Skip to content

Book Review of One Kingdom Under Heaven by Alastair Luft


The year is 2029. The United States has been hit by a Chinese EMP (electromagnetic pulse) that has caused national chaos. One Kingdom Under Heaven by Alastair Luft takes the reader into the minds of a special-ops international infiltration team of assassins, and their counterparts, Chinese leaders’ intent on ruling the world.

Immediately the intense plot grabs your attention with Chinese officials’ interrogating the captured leader of a covert terrorist team. A back story reveals the relentless attack and assassination attempt by the protagonist, Malcolm Kwong, “(F)ormer Lieutenant-Commander in the United States Navy. Former SEAL,” an assassin for the USA. Malcolm assembles a furtive team to avenge his family’s death due to the EMP and to retaliate against the Chinese for acts of war against the United States. As the plot flashes back to Malcolm’s story of frustration and disillusionment, it discloses his personality and character and the make-up of his team of avengers.

Malcolm’s team sets out on a clandestine trek across 700 miles of China’s Taklamakan desert with 18 camels and handlers and the constant threat of dehydration. Readers can feel the desert heat, sweat dripping, grit, sand, and the lack of water. Sand “got into the collars of their shirts and the seams of their pants…into their armpits and knees and groins…mixed with their sweat to chafe and cause raw aching sores”.


Intrigue and violence surround the team. Survival in the inhospitable environment, personality conflicts, and challenges with camels add to the suspense and heart-pumping action. The motives of individual team members add to the drama, as does a mysterious political activist, Ismail Khoja. Brutality during hand-to-hand combat, shootouts, and murder recall James Bond’s martial arts tricks and defense tactics from “007” movies.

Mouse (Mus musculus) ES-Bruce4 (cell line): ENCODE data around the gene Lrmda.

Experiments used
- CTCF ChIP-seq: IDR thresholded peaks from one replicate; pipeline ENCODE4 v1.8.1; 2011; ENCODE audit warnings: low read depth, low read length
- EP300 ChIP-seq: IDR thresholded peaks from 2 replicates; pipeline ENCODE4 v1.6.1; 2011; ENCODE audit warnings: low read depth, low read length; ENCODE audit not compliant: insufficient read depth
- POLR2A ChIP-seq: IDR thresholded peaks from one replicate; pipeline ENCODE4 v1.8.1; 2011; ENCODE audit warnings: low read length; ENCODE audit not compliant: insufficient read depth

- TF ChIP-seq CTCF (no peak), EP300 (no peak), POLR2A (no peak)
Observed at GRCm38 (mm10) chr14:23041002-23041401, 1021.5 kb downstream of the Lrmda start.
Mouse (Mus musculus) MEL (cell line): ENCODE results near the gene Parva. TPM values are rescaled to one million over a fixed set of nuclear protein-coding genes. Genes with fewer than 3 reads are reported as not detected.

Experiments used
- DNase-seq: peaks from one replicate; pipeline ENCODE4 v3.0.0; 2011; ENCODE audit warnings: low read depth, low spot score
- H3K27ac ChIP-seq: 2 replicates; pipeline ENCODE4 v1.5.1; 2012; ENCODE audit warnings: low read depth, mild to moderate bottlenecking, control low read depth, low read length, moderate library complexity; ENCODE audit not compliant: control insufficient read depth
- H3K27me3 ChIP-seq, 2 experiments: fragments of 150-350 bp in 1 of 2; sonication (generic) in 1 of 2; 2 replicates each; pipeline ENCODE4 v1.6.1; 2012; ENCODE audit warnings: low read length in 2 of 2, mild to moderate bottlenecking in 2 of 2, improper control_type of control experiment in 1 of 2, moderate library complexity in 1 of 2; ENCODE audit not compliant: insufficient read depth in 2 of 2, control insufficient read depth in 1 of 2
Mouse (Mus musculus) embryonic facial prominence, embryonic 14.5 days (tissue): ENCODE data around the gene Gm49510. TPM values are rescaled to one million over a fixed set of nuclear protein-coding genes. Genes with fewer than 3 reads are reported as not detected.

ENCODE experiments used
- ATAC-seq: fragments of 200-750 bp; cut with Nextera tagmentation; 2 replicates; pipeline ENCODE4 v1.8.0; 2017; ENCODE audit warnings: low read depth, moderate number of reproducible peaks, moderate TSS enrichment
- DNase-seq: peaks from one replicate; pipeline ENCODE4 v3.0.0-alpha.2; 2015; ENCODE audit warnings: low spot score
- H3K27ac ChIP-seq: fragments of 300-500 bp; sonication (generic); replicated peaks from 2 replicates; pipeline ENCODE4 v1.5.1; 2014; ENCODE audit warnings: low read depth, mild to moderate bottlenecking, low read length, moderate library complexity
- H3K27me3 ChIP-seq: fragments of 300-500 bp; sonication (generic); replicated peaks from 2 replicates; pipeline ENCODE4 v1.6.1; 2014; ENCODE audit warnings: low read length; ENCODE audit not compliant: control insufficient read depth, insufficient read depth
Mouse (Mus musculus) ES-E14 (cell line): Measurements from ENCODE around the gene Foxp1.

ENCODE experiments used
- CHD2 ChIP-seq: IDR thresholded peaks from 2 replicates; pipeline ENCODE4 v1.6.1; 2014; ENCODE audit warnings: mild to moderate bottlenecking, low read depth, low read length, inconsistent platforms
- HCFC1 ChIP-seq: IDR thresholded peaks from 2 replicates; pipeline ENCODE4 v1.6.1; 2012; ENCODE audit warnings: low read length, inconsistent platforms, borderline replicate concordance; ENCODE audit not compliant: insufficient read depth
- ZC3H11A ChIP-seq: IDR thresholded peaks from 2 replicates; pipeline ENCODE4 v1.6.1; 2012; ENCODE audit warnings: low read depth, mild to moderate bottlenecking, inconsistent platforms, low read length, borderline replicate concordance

The political motives of the Chinese government, and some of their leaders’ vision of a world unified in global peace and tranquility are not universal. Thus leading to internal discord between Chinese leaders and an overall leadership debacle.

Author Luft is a masterful storyteller using an unusual format. Malcolm’s cover story and personal story are augmented in various degrees in his retelling during interrogations. This adds new information about personal relationships and hardships, much like the bits and pieces of current breaking news stories on contemporary TV that add new information as it is revealed. Told from a terrorist’s point of view, Malcolm recalls experiences, remembered facts, and justified decisions as he is grilled by the Chinese.

With contemporary interest in the coronavirus pandemic originating in China, and with United States citizenry experiencing political unrest and many distrusting China’s aims, this novel is timely, masterful, and will keep the reader engrossed. The author has published other equally intense novels. 


No Trackbacks


Display comments as Linear | Threaded

No comments

Add Comment

Enclosing asterisks marks text as bold (*word*), underscore are made via _word_.
Standard emoticons like :-) and ;-) are converted to images.
E-Mail addresses will not be displayed and will only be used for E-Mail notifications.

To prevent automated Bots from commentspamming, please enter the string you see in the image below in the appropriate input box. Your comment will only be submitted if the strings match. Please ensure that your browser supports and accepts cookies, or your comment cannot be verified correctly.

Form options